Perhaps the most celebrated boxer to come out of San Francisco was the son of an Irish emigrant. James J. Corbett, better known as, Gentleman Jim, was born in 1866, fought 24 professional bouts and defeated the great John L.Sullivan to become world heavyweight champion. His father was from Mayo, his uncle, who shared his name, was a parish priest in the county. But while Corbett may have been the greatest Irish-American boxing champion to emerge from the city, the greatest, and indeed the longest, fight involved another Irish American Danny Needham.
Needham was born in St.Paul Minnesota a year after Corbett. He was one of four brothers constantly in trouble with the law until he found his natural home in the ring, fighting as a lightweight. The 1880s had seen the establishment of Queensbury rules but professional boxing then was very different to the sport as practised today. Most fighters wore 2 ounce gloves – four ounce gloves were scathingly referred to as ‘pillows’. Today boxers wear gloves weighing 8-10 ounces. In most cases there was no limit to the number of three minute rounds that could be fought. Boxers generally agreed to keep going until one or other was knocked out or threw in the towel. The sport in America was dominated by men with names like Paddy Duffy Dan Murphy, Charlie Gleason, Charlie “Bull” McCarthy & Jack McGinty as well as Sullivan and Corbett. It was a very Irish sport and a very Irish route out of poverty.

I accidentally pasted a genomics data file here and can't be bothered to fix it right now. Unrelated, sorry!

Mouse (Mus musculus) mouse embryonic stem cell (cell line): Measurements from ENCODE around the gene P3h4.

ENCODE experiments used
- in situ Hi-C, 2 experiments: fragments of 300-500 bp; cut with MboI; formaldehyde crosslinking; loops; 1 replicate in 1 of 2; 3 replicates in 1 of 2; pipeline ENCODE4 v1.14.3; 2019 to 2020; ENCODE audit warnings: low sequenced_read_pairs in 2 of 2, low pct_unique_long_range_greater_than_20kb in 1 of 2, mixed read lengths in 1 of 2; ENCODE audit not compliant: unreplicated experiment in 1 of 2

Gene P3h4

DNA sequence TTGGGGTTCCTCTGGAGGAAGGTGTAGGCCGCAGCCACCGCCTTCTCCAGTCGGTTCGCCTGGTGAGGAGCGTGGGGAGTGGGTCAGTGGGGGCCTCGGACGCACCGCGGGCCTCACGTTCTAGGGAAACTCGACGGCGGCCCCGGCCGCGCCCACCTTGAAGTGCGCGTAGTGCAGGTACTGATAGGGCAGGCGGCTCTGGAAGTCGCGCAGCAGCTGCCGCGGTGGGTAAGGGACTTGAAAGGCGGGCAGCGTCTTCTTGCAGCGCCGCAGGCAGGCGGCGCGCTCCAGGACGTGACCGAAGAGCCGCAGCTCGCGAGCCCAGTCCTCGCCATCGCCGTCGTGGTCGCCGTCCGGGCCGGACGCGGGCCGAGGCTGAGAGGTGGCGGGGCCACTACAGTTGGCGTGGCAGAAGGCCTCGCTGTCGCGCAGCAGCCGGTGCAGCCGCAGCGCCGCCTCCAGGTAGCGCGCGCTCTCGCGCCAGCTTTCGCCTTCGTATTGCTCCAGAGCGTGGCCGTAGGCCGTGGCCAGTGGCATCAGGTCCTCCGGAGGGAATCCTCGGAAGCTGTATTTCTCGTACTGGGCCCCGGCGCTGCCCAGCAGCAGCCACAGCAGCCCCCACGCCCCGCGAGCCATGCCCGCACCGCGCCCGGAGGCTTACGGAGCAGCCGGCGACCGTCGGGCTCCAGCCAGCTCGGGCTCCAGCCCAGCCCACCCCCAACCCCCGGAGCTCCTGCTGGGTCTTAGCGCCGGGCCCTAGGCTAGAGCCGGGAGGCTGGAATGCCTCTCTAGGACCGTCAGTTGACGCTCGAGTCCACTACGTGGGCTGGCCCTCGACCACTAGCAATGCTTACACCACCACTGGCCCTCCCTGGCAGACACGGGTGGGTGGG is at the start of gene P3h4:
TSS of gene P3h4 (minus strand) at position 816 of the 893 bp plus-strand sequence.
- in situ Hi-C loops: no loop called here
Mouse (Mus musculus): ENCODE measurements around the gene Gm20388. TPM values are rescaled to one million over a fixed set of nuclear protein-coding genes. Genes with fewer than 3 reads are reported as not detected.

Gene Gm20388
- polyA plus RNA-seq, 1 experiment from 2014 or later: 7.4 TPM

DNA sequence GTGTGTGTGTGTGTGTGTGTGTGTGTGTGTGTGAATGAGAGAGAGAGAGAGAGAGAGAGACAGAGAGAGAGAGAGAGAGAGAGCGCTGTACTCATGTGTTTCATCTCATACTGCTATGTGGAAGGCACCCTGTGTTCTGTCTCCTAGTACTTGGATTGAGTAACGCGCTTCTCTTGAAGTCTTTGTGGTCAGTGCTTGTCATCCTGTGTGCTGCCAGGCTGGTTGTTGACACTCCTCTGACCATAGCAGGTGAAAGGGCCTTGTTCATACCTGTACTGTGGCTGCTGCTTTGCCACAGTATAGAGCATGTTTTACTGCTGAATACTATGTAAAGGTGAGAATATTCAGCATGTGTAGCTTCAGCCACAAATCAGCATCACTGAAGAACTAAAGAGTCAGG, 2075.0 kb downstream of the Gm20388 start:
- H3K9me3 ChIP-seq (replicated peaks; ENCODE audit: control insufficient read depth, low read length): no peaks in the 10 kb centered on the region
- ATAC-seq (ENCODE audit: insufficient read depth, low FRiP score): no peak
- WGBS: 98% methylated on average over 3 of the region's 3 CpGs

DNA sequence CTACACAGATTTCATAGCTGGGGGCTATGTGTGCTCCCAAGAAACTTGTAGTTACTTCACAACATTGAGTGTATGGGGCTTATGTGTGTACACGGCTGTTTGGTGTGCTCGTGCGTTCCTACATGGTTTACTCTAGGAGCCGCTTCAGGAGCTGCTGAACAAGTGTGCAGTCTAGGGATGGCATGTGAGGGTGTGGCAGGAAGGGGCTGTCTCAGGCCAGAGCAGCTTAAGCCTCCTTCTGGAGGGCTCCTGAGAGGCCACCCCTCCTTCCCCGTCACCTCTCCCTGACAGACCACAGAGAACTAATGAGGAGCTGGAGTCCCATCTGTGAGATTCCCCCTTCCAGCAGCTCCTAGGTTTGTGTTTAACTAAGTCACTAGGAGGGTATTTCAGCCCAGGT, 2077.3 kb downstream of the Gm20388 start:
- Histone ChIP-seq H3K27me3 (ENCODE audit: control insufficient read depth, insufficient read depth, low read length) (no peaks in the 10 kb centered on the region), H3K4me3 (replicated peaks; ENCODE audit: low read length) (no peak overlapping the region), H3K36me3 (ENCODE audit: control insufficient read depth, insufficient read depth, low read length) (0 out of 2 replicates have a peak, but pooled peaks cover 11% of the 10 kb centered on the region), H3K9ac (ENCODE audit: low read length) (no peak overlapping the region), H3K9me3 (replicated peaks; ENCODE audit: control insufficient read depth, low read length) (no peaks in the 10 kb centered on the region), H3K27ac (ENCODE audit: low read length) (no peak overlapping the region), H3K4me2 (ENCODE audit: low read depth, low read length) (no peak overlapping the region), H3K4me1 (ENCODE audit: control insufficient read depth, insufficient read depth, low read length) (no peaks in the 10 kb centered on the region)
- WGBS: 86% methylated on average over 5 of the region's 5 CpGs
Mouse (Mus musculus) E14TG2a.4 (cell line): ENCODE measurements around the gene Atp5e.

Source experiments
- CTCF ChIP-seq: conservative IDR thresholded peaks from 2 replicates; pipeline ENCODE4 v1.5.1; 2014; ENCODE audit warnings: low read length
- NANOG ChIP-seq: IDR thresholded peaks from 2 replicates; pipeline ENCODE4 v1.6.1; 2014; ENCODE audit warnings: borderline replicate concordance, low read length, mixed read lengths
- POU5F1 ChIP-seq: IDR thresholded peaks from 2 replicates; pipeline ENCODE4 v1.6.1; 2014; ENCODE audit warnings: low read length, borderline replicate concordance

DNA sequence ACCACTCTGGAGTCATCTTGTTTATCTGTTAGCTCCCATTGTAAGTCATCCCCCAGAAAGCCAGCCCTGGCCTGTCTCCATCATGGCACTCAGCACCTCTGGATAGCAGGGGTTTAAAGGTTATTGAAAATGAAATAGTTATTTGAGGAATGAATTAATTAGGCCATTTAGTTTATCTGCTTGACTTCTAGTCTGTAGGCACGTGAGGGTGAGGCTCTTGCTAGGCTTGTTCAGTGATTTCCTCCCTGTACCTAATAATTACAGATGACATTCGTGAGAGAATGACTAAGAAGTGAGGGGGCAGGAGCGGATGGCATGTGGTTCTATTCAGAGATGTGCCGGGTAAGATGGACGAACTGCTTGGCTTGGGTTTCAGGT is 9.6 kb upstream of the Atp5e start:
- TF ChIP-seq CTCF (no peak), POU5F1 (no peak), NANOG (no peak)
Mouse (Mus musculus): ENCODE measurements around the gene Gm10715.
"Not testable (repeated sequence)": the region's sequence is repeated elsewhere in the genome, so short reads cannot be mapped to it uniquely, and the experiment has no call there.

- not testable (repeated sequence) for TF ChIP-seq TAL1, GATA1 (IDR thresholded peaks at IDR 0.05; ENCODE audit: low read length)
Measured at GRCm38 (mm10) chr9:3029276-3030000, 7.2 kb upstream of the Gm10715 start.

Danny Needham was a colourful character, to say the least. He had a reputation for involvement in petty theft when he wasn’t in training and always carried a revolver with him. In 1890 he was persuaded by his manager to move up a weight division to welter and to try his luck in San Francisco. There he encountered the Scotch-Irish boxer Patsy Kerrigan. Needham was conceding 6 pounds to Kerrigan. The fight turned into an epic – the War and Peace of professional boxing, although there wasn’t a lot of peace in evidence.
The bout began shortly after 8.30 in the evening in front of an enthusiastic crowd. It ended six hours and 39 minutes later after 100 rounds, the second longest bout in pugilistic history. The longest, 111 rounds, came three years later between Andy Bowen and Jack Burke in New Orleans. According to one newspaper report ‘Needham was pushed down three times in the fifty-sixth round and four times in the seventieth, but he arose and fought on desperately,”
Neither boxer laid a glove on his opponent in the final 11 rounds, both were so exhausted they simply stalked each other around the ring feinting from time to time. Eventually the referee called it a draw at 3.15 a.m. Some of the spectators had actually left the arena and returned a number of hours later to discover, to their surprise, that both fighters were still on their feet.
Later in life Needham went prospecting in Alaska, attempted to murder a man stalking his wife and was jailed for armed robbery in 1899. He died at the age of 55 after having spent the last two years of his life in a mental institution.
Danny Needham and Patsy Kerrigan eventually fought each other to a standstill in San Francisco in one of only two boxing contests to go over 100 rounds 125 years ago on this day.